Waste - National Responses (Austria)
Soil legislation. It should be noted that within the scope of this chapter only an overview can be made. (see notably NORER Roland Bodenschutzrecht im Kontext der europischen Bodenschutzstrategie, 2009) Soil protection is understood to be crosscutting issue of multiple pieces of legislation both at the federal level and at the level of the nine provinces. According to the constitution, the federation has no overall power on soil issues except on forests and therefore no specific regulation on soil protection exists at a federal level.
- Agricultural soils are protected by the Soil Protection Acts of the Austrian Federal Provinces. Five out of nine provinces have passed Soil Protection Acts (Bodenschutzgesetze), which are mainly targeted at the maintenance of productivity of agricultural soils.
- Forest soils are protected by the Forest Act (Forstgesetz).
- The Federal Law for Financing the Remediation of Contaminated Sites regulates the financing of remediation measures at historically contaminated sites and furthermore the identification and assessment of such sites.
Indirect regulation. A large range of other regulations and instruments address soil protection directly and indirectly. These are usually driven by implementation of EU policy or were adapted to comply with EU legislation and include, inter alia the Compost Ordinance, the Fertilizer Ordinance, the Pesticides Act, the Act on Ambient Air Quality, the Air Pollution Control Act, the Water Act, the spatial planning acts of the Federal Provinces, the Federal Law and corresponding provincial laws on Waste Management, the Federal Law on the Use of Chemicals, the federal and provincial laws on environmental liability, and the Federal Trade Regulations.
National objectives and targets for soil conservation have been established in the following legal instruments:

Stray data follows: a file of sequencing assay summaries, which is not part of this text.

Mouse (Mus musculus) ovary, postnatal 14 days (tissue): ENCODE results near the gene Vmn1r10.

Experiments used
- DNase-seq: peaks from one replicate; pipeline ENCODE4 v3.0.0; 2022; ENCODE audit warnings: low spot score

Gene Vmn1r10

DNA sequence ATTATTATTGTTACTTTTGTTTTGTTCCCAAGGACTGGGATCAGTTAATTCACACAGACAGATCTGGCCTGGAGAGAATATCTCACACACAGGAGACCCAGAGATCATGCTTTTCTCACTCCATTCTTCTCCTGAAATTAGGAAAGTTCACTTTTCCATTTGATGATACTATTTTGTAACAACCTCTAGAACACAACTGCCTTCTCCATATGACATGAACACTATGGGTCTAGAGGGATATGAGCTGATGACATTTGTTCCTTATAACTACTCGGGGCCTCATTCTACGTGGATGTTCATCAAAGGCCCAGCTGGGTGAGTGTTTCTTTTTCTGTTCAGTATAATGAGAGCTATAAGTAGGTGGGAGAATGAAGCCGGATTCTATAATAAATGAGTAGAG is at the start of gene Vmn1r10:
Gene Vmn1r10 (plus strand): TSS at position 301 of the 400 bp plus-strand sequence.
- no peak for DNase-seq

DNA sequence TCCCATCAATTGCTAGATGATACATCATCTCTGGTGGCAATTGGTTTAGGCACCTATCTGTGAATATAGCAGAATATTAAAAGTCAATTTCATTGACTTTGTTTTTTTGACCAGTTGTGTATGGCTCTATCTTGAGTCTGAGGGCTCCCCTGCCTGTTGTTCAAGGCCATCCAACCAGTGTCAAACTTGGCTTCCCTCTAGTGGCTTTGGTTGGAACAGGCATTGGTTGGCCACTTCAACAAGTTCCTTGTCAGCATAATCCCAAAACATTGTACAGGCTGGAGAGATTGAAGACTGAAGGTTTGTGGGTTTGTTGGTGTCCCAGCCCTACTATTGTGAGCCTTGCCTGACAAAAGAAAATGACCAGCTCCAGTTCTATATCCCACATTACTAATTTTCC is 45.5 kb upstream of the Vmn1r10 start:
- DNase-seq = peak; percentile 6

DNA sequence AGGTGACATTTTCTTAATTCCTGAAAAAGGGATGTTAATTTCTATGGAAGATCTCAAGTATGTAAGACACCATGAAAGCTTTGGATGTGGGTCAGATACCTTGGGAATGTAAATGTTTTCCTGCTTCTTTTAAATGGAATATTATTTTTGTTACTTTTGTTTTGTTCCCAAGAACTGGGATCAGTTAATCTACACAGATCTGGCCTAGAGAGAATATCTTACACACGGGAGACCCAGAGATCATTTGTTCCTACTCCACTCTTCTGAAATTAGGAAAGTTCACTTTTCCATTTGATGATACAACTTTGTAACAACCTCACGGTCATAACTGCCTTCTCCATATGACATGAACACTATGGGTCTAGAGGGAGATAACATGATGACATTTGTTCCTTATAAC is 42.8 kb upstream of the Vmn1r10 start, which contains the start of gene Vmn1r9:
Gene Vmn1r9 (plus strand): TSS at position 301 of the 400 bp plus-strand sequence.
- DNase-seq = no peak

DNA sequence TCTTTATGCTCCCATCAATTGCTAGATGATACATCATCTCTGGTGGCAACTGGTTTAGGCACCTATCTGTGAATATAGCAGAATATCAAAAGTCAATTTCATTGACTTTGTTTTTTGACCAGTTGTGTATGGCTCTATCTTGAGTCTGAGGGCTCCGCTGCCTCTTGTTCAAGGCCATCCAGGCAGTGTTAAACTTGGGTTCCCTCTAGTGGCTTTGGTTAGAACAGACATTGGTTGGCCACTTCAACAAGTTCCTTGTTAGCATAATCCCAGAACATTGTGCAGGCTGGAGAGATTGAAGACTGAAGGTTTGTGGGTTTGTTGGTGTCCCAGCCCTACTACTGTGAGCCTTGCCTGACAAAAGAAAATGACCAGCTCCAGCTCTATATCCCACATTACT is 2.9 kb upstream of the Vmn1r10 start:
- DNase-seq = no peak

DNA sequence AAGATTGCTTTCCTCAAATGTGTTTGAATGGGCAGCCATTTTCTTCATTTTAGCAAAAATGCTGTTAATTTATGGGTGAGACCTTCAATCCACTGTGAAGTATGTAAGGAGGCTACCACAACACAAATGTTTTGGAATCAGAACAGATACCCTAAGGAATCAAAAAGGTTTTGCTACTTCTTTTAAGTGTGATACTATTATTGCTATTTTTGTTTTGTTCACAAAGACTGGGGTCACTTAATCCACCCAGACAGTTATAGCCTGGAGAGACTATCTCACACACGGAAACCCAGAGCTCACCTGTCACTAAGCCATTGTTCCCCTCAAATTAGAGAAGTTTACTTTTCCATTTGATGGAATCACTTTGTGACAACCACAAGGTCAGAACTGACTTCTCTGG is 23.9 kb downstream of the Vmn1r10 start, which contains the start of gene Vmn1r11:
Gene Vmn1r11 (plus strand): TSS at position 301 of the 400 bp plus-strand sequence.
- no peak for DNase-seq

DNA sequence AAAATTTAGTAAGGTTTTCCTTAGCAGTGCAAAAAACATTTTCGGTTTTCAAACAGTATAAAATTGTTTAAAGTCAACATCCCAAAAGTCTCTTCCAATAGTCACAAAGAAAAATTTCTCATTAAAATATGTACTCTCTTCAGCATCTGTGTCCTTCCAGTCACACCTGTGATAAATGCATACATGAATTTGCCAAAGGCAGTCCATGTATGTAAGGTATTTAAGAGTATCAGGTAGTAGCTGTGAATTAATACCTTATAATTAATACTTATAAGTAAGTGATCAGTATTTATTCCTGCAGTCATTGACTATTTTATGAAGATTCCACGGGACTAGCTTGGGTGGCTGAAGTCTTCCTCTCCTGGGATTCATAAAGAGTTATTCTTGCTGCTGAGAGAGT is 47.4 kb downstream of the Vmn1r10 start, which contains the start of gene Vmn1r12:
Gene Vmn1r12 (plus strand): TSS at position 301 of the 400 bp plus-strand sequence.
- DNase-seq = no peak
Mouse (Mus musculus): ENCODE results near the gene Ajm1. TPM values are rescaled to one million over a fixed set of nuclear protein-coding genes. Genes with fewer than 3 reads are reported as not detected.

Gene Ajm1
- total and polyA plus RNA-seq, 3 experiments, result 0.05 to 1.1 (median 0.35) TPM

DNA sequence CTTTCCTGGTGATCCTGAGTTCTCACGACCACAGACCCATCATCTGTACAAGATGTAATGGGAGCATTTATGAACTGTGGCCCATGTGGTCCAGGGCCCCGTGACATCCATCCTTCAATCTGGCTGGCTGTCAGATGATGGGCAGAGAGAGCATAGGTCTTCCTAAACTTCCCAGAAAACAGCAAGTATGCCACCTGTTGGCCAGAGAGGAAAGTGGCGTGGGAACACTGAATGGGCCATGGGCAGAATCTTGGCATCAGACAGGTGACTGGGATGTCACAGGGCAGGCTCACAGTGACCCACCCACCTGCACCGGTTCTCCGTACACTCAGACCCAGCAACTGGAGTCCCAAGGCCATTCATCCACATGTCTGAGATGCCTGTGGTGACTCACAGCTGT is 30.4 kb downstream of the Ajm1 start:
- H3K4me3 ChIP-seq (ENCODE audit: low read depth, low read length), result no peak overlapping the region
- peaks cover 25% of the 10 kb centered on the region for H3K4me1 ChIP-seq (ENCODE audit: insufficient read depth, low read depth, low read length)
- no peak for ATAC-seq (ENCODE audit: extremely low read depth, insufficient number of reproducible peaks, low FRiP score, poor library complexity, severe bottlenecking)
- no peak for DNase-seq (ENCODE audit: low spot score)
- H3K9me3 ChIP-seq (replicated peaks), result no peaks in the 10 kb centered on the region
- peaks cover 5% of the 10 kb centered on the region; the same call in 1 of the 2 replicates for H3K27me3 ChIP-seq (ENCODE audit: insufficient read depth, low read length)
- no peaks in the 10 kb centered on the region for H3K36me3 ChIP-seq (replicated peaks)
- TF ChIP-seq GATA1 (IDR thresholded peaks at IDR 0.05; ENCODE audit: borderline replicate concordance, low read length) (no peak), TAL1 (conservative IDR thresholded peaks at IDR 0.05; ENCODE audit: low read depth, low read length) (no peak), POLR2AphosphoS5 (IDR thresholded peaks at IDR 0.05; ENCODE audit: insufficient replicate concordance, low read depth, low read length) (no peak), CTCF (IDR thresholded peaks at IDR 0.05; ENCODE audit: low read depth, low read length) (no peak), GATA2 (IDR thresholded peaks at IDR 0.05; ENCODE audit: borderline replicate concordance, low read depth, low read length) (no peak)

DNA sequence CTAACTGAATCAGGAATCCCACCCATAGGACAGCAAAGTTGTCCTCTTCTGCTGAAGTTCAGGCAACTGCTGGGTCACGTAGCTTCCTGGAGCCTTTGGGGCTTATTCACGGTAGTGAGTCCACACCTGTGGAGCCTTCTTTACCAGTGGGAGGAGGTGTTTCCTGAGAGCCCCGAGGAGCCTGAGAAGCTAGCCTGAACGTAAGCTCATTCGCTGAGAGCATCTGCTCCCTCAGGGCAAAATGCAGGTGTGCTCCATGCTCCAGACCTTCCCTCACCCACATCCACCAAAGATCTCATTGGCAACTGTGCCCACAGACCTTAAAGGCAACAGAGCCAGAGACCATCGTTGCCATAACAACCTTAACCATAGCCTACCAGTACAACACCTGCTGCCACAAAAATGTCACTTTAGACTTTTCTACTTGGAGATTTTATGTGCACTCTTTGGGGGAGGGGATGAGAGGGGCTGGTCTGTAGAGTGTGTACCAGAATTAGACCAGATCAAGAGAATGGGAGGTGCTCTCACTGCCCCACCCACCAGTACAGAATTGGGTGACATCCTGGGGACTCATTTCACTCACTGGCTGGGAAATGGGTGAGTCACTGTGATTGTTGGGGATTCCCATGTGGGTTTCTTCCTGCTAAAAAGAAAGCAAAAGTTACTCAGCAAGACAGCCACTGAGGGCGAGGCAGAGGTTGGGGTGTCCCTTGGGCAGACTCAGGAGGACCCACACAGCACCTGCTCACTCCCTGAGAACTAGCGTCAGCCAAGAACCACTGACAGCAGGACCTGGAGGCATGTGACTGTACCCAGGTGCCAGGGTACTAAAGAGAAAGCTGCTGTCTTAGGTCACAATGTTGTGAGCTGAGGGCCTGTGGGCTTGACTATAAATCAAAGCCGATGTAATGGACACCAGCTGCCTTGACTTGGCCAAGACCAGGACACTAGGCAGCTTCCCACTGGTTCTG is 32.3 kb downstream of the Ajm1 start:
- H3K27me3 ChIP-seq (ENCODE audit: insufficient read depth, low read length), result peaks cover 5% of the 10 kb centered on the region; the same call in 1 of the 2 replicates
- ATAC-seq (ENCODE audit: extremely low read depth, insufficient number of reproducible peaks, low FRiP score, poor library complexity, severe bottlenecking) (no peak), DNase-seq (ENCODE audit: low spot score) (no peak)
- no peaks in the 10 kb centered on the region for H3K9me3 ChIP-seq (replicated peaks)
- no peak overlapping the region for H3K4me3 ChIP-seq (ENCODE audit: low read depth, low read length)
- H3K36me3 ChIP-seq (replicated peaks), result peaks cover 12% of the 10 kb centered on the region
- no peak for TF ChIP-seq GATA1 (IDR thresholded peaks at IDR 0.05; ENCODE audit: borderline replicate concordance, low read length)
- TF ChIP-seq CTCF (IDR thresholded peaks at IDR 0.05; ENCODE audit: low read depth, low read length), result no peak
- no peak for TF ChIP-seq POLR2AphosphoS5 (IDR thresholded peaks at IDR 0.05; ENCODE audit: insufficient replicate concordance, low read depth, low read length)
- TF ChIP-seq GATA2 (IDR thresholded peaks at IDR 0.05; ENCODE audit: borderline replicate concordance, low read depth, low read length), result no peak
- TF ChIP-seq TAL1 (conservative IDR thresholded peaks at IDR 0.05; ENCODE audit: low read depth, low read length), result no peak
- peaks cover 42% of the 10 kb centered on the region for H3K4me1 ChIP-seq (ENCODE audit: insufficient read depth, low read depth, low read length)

- Sewage Sludge and Waste Compost Ordinances of the Federal Provinces;
- Soil Protection Protocol of the Alpine Convention that entered into force in December 2002;
- Austrian Strategy for Sustainable Development: Protection of Environmental Media and Climate Protection.
More details can be found in the soil chapter of the Austria's State of the Environment Report (Umweltbundesamt, 2004; 2007a).
Soil policy targets. Several targets for soil conservation have been established at various administrative levels. Overall, soil protection was declared a national goal by the Federal Constitutional Law on Comprehensive Environmental Protection (Federal Legal Gazette No 491/1984). This was recognized in the Austrian Strategy for Sustainable Development (BMLFUW 2002) and translated into several soil related quality targets monitored by means of indicators (BMLFUW 2007). These targets include, in particular:
- the prevention of further soil sealing;
- the maintenance of soil fertility through erosion protection measures and organic farming;
- the prevention of the input of toxic substances (heavy metals, organic pollutants) into the ecosystems and the food chain; and
- the limitation of risks posed by landfills by means of the mandatory treatment of waste.
As an example, a quantitative target was established to reduce the annual amount of sealed soils to 10% of the rate observed in 2002 of 10 ha/day by 2010.
Specific targets have also been established in the framework of the Soil Protection Protocol of the Alpine Convention ratified by Austria which entered into force in December 2002. In this protocol, general qualitative and quantitative targets were established.
Finally, though soil protection is mainly determined at the provincial level, several standards have also been established at a national level. Although not binding, they are used as the basis for national soil assessments and rehabilitation obligations. The standards cover, for example, the procedures for the evaluation of the content of certain elements, as well as trigger values for intervention and action (NORM 2000 2004).
Additional instruments (incentives). Additional instruments have been established in the framework of the agrienvironmental programme (PUL) and the national law for the remediation of contaminated sites (Altlastensanierungsgesetz).